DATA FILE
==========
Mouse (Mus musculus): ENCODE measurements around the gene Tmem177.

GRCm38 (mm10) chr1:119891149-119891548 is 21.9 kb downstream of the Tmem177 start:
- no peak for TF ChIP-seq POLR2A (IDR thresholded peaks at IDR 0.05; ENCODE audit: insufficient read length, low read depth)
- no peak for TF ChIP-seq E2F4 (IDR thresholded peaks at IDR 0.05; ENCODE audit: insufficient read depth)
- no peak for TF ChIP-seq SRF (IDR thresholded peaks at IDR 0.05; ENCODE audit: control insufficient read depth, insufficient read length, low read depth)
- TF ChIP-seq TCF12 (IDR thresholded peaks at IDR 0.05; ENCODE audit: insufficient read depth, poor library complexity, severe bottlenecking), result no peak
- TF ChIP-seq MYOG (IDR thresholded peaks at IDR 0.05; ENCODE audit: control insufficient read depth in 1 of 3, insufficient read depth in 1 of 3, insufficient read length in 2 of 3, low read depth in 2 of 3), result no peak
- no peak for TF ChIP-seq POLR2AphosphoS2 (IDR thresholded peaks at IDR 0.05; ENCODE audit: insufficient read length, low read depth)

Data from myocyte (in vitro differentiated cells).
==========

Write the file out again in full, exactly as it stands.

Mouse (Mus musculus): ENCODE measurements around the gene Tmem177.

GRCm38 (mm10) chr1:119891149-119891548 is 21.9 kb downstream of the Tmem177 start:
- no peak for TF ChIP-seq POLR2A (IDR thresholded peaks at IDR 0.05; ENCODE audit: insufficient read length, low read depth)
- no peak for TF ChIP-seq E2F4 (IDR thresholded peaks at IDR 0.05; ENCODE audit: insufficient read depth)
- no peak for TF ChIP-seq SRF (IDR thresholded peaks at IDR 0.05; ENCODE audit: control insufficient read depth, insufficient read length, low read depth)
- TF ChIP-seq TCF12 (IDR thresholded peaks at IDR 0.05; ENCODE audit: insufficient read depth, poor library complexity, severe bottlenecking), result no peak
- TF ChIP-seq MYOG (IDR thresholded peaks at IDR 0.05; ENCODE audit: control insufficient read depth in 1 of 3, insufficient read depth in 1 of 3, insufficient read length in 2 of 3, low read depth in 2 of 3), result no peak
- no peak for TF ChIP-seq POLR2AphosphoS2 (IDR thresholded peaks at IDR 0.05; ENCODE audit: insufficient read length, low read depth)

Data from myocyte (in vitro differentiated cells).